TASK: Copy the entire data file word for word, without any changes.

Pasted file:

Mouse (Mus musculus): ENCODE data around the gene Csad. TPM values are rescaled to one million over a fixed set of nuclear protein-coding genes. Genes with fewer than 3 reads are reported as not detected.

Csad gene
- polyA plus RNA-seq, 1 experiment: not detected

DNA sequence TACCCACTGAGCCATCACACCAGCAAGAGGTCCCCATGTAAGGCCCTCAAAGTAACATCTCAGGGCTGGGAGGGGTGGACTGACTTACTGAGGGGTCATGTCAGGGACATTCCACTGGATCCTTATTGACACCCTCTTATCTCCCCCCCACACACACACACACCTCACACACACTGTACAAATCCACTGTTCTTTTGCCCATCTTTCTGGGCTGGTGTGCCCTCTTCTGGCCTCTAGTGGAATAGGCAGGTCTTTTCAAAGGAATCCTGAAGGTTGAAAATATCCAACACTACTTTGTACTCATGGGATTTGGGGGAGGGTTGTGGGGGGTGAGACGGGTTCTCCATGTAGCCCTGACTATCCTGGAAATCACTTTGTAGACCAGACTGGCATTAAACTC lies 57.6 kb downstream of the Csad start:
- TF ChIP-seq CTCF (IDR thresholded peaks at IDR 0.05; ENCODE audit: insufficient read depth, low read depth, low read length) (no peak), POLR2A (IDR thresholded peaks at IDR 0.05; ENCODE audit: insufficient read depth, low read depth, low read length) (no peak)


Mouse (Mus musculus): ENCODE data around the gene Csad. TPM values are rescaled to one million over a fixed set of nuclear protein-coding genes. Genes with fewer than 3 reads are reported as not detected.

Csad gene
- polyA plus RNA-seq, 1 experiment: not detected

DNA sequence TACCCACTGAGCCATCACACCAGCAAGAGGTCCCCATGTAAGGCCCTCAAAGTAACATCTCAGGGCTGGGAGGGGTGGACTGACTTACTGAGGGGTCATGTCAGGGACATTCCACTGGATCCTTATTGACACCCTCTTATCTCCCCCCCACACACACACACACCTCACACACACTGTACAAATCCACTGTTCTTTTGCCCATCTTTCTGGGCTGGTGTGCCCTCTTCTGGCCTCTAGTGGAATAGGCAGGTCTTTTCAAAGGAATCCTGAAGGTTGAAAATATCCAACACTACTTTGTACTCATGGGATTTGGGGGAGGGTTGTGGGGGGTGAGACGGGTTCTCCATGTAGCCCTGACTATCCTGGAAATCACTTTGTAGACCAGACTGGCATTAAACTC lies 57.6 kb downstream of the Csad start:
- TF ChIP-seq CTCF (IDR thresholded peaks at IDR 0.05; ENCODE audit: insufficient read depth, low read depth, low read length) (no peak), POLR2A (IDR thresholded peaks at IDR 0.05; ENCODE audit: insufficient read depth, low read depth, low read length) (no peak)